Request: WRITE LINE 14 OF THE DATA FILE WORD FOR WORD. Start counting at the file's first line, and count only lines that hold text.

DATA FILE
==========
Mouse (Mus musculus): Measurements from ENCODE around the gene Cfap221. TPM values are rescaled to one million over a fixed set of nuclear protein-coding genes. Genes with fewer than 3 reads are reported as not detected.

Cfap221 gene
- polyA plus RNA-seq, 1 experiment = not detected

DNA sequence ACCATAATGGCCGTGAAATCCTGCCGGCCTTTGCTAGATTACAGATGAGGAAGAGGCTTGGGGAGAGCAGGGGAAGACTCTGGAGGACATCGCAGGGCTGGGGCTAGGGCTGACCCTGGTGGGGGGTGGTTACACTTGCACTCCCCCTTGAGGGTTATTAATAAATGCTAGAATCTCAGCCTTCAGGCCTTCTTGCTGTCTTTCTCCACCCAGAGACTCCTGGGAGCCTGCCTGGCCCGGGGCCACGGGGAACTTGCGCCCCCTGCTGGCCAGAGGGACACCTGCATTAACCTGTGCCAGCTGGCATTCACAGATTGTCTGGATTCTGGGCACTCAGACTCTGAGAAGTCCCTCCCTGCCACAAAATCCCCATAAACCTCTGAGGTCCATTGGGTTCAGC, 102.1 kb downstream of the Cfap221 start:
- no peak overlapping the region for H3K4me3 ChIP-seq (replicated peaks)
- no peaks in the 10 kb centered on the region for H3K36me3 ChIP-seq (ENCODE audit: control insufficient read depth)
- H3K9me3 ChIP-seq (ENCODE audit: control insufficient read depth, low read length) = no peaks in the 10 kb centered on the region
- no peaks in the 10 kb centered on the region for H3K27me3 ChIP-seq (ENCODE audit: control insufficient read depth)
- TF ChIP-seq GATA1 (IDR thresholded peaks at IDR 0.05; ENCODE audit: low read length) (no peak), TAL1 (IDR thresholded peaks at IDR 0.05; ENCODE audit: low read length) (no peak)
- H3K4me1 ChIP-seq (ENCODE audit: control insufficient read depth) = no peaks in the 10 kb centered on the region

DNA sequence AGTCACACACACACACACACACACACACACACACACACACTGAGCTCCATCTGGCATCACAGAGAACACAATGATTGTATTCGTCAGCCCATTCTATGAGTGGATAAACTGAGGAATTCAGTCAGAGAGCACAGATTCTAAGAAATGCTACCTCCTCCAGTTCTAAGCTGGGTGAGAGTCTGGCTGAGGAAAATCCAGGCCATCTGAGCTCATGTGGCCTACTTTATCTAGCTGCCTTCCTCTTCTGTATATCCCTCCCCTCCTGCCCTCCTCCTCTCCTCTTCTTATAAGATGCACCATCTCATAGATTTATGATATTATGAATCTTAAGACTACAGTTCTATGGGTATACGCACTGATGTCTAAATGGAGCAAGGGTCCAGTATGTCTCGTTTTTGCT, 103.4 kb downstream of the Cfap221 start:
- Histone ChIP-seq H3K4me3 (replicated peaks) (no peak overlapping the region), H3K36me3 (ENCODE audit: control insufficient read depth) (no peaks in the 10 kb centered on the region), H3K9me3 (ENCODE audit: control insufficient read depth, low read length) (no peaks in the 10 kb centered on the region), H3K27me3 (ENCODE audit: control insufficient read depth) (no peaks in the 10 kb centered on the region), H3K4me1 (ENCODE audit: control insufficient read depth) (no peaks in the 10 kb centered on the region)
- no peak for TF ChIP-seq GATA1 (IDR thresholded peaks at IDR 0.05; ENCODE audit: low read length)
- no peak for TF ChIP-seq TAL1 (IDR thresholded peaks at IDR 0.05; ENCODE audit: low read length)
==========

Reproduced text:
- no peak for TF ChIP-seq TAL1 (IDR thresholded peaks at IDR 0.05; ENCODE audit: low read length)